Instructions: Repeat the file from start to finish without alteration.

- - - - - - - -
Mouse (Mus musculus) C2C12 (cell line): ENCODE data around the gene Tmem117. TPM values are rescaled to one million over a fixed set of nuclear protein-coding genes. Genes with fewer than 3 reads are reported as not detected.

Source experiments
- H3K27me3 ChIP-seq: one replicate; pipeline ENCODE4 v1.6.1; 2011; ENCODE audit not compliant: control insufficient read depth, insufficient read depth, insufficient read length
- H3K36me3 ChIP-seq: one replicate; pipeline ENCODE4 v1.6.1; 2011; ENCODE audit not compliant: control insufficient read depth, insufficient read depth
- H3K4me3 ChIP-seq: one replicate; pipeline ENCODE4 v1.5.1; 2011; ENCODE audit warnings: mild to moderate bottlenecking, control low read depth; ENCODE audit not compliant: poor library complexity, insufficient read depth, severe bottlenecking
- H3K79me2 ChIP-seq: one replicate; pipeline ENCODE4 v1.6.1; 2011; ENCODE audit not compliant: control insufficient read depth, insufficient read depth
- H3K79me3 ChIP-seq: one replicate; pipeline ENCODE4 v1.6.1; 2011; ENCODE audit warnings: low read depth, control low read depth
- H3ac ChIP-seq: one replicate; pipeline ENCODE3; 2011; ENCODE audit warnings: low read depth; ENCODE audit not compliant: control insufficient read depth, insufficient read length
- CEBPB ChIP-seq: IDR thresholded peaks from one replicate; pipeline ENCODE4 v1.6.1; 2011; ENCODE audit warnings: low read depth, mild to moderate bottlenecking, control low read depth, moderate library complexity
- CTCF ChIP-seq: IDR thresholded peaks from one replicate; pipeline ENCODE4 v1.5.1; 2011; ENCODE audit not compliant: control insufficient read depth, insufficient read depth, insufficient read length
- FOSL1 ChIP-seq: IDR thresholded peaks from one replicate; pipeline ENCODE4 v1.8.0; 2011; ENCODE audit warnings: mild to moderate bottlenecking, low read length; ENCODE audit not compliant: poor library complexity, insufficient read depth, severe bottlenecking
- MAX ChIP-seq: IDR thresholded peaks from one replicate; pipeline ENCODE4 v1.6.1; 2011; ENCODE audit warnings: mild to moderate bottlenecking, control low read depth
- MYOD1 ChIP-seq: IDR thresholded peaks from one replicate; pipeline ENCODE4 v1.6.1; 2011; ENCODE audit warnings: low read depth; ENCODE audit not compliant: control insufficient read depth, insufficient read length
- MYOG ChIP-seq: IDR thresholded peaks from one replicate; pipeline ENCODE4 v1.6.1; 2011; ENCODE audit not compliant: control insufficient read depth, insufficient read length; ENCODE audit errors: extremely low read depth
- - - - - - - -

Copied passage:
Mouse (Mus musculus) C2C12 (cell line): ENCODE data around the gene Tmem117. TPM values are rescaled to one million over a fixed set of nuclear protein-coding genes. Genes with fewer than 3 reads are reported as not detected.

Source experiments
- H3K27me3 ChIP-seq: one replicate; pipeline ENCODE4 v1.6.1; 2011; ENCODE audit not compliant: control insufficient read depth, insufficient read depth, insufficient read length
- H3K36me3 ChIP-seq: one replicate; pipeline ENCODE4 v1.6.1; 2011; ENCODE audit not compliant: control insufficient read depth, insufficient read depth
- H3K4me3 ChIP-seq: one replicate; pipeline ENCODE4 v1.5.1; 2011; ENCODE audit warnings: mild to moderate bottlenecking, control low read depth; ENCODE audit not compliant: poor library complexity, insufficient read depth, severe bottlenecking
- H3K79me2 ChIP-seq: one replicate; pipeline ENCODE4 v1.6.1; 2011; ENCODE audit not compliant: control insufficient read depth, insufficient read depth
- H3K79me3 ChIP-seq: one replicate; pipeline ENCODE4 v1.6.1; 2011; ENCODE audit warnings: low read depth, control low read depth
- H3ac ChIP-seq: one replicate; pipeline ENCODE3; 2011; ENCODE audit warnings: low read depth; ENCODE audit not compliant: control insufficient read depth, insufficient read length
- CEBPB ChIP-seq: IDR thresholded peaks from one replicate; pipeline ENCODE4 v1.6.1; 2011; ENCODE audit warnings: low read depth, mild to moderate bottlenecking, control low read depth, moderate library complexity
- CTCF ChIP-seq: IDR thresholded peaks from one replicate; pipeline ENCODE4 v1.5.1; 2011; ENCODE audit not compliant: control insufficient read depth, insufficient read depth, insufficient read length
- FOSL1 ChIP-seq: IDR thresholded peaks from one replicate; pipeline ENCODE4 v1.8.0; 2011; ENCODE audit warnings: mild to moderate bottlenecking, low read length; ENCODE audit not compliant: poor library complexity, insufficient read depth, severe bottlenecking
- MAX ChIP-seq: IDR thresholded peaks from one replicate; pipeline ENCODE4 v1.6.1; 2011; ENCODE audit warnings: mild to moderate bottlenecking, control low read depth
- MYOD1 ChIP-seq: IDR thresholded peaks from one replicate; pipeline ENCODE4 v1.6.1; 2011; ENCODE audit warnings: low read depth; ENCODE audit not compliant: control insufficient read depth, insufficient read length
- MYOG ChIP-seq: IDR thresholded peaks from one replicate; pipeline ENCODE4 v1.6.1; 2011; ENCODE audit not compliant: control insufficient read depth, insufficient read length; ENCODE audit errors: extremely low read depth